I made Josh turn up for work on day one in a suit. Probably cruel. He didn’t wear one after that; the people said it was fine to be informal. I went on a run and explored Alexandra Park and its environs. Just to salve my business conscience I even made a trip to the British Consul and enquired about the help they provide for companies trying to win business in Singapore. Cocktail parties and introductions was what it all amounted to. Very civilised. In the evenings we went to various favourite haunts – the Marina Bay Sands (the enormous triple-towered complex with the pool on top), a beach restaurant with sandy foreshore and huge oil tankers moored off the coast (Josh had a dip in the South China Sea), and cocktails on Sentosa Island, and the now defunct China Club.

Josh couldn’t get his head around the servant thing. To our guests’ children, having staff to bottle-wash and prepare a snack anytime and, to Josh’s horror, fetch them over the ketchup, was just the natural order of things. An Amah, Siri, lived in a little mini bungalow down the steps and tucked round the back of the main house. She tended to all the domestic stuff and took a ferry one weekend in four over to a little island where her husband brought up their kids.

It is an alien world more akin to Ivory Merchant films than modern day life. I remember my father telling me that when he served in the Royal Navy for the last few years of the War, he entered a club in what was then a part of the British Empire, Ceylon (now Sri Lanka) and saw the notice on the wall by the entrance at the top of the steps: “No natives”. Plus ca change. The ex-pat lifestyle is circa RN 1947.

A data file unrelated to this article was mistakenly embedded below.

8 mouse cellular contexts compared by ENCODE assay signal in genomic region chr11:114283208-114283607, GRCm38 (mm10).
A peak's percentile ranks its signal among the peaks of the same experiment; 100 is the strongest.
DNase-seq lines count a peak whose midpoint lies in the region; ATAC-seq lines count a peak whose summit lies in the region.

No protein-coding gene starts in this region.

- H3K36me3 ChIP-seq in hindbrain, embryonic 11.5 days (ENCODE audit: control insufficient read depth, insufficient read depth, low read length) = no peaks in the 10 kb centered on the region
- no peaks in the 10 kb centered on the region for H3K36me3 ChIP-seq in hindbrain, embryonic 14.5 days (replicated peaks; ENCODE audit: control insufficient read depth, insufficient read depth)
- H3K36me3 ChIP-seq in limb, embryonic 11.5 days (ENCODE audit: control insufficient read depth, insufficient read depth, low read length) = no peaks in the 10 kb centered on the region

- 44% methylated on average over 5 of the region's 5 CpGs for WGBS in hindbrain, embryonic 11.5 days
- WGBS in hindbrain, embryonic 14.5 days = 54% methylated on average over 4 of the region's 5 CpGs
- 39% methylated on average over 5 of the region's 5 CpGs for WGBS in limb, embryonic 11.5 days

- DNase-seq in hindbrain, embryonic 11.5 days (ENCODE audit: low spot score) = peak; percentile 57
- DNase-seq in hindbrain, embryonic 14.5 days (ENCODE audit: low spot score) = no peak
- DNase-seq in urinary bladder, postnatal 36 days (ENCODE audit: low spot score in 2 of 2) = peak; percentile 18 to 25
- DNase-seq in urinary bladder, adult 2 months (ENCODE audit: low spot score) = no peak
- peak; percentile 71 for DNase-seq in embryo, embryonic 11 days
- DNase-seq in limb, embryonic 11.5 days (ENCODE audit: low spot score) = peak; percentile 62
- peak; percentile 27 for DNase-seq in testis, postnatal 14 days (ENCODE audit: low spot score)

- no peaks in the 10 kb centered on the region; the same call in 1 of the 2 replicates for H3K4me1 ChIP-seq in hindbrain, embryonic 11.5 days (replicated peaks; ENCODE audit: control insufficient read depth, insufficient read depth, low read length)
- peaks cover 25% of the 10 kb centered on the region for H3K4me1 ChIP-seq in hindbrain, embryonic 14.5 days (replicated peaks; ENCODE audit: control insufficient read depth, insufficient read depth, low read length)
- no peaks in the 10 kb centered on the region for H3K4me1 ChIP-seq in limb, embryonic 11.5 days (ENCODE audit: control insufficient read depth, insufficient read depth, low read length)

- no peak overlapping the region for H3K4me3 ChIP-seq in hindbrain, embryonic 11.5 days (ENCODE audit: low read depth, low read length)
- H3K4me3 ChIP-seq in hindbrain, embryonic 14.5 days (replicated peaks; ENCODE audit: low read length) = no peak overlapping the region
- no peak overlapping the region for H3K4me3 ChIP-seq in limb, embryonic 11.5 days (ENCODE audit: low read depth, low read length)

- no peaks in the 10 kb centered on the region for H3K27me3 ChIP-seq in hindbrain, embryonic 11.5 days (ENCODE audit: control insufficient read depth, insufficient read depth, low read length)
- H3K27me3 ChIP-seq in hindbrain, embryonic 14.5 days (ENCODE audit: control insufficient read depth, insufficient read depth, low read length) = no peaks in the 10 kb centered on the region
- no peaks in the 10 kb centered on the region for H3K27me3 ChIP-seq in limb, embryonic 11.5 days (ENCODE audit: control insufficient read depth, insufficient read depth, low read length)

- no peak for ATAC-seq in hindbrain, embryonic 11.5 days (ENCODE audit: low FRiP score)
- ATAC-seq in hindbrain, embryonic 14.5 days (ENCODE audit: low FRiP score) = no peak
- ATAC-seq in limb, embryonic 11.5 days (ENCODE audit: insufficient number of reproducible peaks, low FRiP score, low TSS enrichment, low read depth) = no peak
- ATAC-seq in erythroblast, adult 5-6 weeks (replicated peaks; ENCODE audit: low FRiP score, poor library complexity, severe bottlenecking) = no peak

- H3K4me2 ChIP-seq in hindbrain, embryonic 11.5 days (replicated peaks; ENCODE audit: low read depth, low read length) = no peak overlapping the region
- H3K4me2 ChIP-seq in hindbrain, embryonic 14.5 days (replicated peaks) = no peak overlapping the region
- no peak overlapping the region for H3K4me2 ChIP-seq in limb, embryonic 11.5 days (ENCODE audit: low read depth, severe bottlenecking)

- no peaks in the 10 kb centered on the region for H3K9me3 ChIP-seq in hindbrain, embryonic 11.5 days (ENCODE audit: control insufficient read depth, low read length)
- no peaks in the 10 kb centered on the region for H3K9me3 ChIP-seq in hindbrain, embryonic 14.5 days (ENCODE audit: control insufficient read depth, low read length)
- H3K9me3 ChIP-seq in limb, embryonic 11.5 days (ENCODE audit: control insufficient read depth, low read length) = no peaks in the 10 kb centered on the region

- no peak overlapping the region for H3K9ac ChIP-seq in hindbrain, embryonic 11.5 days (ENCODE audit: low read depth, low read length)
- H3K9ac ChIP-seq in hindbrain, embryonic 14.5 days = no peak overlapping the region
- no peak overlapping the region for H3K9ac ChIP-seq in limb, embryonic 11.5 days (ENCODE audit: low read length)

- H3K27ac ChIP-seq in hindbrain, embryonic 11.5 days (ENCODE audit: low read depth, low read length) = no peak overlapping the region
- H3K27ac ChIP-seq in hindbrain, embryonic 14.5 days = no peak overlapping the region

Our adventure moved premises. A three hour flight from Singapore across cloud-scudded ocean and tantalising peeks of five volcanoes lies Bali – our destination. We had booked for 5 days with Bali Scuba to do our PADI certificate as open water divers. Three days in class learning theory and practicals in the pool and 4 dives over two days in open water. We broke every rule and went with an unlicensed cab who had all hell’s delight finding the hotel we were due to stay at for 6 nights. Our hearts fell – yes, it did look like it looked on the website, with one crucial difference – a picture of the main road in to Sanur, which is the busiest road you could imagine, seems to have been omitted from either the photo gallery or the description of the facilities. Our room was hot, not sound proof and, well, we were crestfallen. A phone call to the Dive Centre later and they were investigating our immediate re-location to The Godfather’s preferred choice of Balinese venue, the Tanjun Sari hotel in Sanur.